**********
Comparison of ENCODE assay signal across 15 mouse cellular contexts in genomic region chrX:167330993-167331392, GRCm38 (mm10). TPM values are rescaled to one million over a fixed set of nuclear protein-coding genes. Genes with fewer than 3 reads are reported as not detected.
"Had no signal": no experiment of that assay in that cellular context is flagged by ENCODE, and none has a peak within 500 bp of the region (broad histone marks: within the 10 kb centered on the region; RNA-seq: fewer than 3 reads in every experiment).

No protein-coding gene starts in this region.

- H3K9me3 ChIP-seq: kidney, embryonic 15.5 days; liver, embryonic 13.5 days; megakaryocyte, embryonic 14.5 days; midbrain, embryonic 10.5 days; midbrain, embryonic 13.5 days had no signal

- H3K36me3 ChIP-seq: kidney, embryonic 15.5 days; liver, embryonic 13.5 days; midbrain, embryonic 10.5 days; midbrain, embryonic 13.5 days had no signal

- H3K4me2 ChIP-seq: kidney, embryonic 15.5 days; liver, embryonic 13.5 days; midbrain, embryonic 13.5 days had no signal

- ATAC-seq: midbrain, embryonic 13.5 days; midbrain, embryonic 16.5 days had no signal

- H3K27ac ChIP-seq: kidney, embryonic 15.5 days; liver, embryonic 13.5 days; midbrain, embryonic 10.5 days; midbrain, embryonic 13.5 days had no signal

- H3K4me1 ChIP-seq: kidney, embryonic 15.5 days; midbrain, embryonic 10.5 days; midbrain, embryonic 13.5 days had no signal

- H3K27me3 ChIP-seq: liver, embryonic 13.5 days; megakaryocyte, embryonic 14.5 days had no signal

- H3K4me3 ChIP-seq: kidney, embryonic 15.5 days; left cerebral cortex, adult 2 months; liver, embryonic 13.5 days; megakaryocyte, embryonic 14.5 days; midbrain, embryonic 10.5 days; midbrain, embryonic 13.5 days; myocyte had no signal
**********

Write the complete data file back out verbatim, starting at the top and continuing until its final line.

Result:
Comparison of ENCODE assay signal across 15 mouse cellular contexts in genomic region chrX:167330993-167331392, GRCm38 (mm10). TPM values are rescaled to one million over a fixed set of nuclear protein-coding genes. Genes with fewer than 3 reads are reported as not detected.
"Had no signal": no experiment of that assay in that cellular context is flagged by ENCODE, and none has a peak within 500 bp of the region (broad histone marks: within the 10 kb centered on the region; RNA-seq: fewer than 3 reads in every experiment).

No protein-coding gene starts in this region.

- H3K9me3 ChIP-seq: kidney, embryonic 15.5 days; liver, embryonic 13.5 days; megakaryocyte, embryonic 14.5 days; midbrain, embryonic 10.5 days; midbrain, embryonic 13.5 days had no signal

- H3K36me3 ChIP-seq: kidney, embryonic 15.5 days; liver, embryonic 13.5 days; midbrain, embryonic 10.5 days; midbrain, embryonic 13.5 days had no signal

- H3K4me2 ChIP-seq: kidney, embryonic 15.5 days; liver, embryonic 13.5 days; midbrain, embryonic 13.5 days had no signal

- ATAC-seq: midbrain, embryonic 13.5 days; midbrain, embryonic 16.5 days had no signal

- H3K27ac ChIP-seq: kidney, embryonic 15.5 days; liver, embryonic 13.5 days; midbrain, embryonic 10.5 days; midbrain, embryonic 13.5 days had no signal

- H3K4me1 ChIP-seq: kidney, embryonic 15.5 days; midbrain, embryonic 10.5 days; midbrain, embryonic 13.5 days had no signal

- H3K27me3 ChIP-seq: liver, embryonic 13.5 days; megakaryocyte, embryonic 14.5 days had no signal

- H3K4me3 ChIP-seq: kidney, embryonic 15.5 days; left cerebral cortex, adult 2 months; liver, embryonic 13.5 days; megakaryocyte, embryonic 14.5 days; midbrain, embryonic 10.5 days; midbrain, embryonic 13.5 days; myocyte had no signal